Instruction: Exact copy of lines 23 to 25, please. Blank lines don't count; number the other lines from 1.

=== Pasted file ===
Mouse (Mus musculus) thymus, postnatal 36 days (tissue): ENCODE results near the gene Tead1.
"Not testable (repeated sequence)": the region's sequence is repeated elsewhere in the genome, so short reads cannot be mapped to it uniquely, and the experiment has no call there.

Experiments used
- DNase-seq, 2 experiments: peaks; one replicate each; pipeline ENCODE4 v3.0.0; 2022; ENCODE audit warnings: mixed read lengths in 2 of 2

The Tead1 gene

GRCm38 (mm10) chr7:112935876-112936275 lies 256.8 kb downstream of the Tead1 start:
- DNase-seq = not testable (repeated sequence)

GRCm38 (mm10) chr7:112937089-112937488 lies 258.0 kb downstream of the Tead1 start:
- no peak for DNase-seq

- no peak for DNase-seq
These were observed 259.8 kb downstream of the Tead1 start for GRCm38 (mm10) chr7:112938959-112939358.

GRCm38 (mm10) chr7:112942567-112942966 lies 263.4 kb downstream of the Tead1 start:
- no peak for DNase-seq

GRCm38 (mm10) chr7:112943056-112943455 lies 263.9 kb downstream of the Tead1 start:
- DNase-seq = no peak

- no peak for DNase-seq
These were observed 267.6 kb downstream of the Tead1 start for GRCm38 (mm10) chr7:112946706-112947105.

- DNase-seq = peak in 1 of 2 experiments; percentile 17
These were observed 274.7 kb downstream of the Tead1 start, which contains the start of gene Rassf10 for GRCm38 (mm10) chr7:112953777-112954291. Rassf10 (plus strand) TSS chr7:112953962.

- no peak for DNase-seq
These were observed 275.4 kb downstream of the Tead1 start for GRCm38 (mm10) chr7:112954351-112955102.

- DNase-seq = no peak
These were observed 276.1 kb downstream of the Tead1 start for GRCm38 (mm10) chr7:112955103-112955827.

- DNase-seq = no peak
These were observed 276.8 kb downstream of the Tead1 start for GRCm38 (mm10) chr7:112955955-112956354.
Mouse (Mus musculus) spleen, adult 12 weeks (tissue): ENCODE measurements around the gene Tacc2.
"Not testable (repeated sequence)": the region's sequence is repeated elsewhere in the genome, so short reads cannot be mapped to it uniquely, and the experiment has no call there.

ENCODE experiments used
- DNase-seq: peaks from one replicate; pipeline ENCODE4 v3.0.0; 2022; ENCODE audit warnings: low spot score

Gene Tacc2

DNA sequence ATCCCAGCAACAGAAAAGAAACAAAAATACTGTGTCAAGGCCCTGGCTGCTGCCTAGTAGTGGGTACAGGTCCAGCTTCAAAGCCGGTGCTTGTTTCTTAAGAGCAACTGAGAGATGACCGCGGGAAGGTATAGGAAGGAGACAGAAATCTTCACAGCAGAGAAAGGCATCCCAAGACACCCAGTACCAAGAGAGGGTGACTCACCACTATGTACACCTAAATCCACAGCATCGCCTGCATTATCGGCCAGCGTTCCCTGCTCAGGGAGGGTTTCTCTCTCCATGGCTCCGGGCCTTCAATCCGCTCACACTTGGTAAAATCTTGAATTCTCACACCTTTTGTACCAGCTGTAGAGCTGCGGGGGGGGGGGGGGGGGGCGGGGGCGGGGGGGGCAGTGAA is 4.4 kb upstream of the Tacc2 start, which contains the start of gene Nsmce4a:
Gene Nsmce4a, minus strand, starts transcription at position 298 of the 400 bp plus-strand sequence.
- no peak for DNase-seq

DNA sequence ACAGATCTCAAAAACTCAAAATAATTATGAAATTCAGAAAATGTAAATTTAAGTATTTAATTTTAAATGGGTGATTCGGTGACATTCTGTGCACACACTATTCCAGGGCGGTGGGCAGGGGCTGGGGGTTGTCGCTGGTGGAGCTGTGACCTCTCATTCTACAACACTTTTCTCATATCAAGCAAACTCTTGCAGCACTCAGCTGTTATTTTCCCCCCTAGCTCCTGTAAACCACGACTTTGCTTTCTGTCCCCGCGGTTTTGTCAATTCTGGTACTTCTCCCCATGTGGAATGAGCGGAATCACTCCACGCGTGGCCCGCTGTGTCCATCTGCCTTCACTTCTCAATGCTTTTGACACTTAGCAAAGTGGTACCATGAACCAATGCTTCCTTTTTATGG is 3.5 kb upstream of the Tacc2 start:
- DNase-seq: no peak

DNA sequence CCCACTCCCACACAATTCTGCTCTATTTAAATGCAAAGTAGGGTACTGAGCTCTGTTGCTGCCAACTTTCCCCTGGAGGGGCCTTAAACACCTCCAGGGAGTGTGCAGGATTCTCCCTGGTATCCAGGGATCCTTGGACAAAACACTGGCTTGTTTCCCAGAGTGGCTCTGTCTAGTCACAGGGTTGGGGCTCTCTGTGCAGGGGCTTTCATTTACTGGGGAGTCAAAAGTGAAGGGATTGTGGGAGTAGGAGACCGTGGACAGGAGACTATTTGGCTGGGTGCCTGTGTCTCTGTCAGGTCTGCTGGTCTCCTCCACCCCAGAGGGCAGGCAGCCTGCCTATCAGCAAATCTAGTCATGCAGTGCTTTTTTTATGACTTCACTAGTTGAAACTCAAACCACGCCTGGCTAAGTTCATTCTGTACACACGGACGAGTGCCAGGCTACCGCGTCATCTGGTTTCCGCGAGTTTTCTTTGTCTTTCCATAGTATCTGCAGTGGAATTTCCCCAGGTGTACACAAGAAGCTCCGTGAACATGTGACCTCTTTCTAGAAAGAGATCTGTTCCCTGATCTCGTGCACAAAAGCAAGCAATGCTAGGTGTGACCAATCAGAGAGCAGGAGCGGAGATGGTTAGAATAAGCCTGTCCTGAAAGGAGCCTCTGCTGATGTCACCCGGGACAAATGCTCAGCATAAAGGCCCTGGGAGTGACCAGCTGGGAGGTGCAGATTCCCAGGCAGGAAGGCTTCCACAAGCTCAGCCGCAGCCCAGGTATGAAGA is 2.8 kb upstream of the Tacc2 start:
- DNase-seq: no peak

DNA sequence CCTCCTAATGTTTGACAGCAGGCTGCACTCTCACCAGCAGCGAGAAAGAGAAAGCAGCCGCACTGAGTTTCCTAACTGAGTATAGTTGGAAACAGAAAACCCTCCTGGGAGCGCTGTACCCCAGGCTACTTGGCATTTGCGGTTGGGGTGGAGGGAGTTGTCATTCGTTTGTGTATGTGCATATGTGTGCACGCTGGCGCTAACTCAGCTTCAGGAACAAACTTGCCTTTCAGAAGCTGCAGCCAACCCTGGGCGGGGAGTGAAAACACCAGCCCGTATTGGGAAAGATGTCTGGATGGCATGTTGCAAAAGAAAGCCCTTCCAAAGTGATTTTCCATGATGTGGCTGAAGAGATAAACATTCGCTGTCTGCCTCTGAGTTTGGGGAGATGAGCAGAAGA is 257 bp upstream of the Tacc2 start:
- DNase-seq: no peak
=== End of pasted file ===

These were observed 276.1 kb downstream of the Tead1 start for GRCm38 (mm10) chr7:112955103-112955827.

- DNase-seq = no peak
These were observed 276.8 kb downstream of the Tead1 start for GRCm38 (mm10) chr7:112955955-112956354.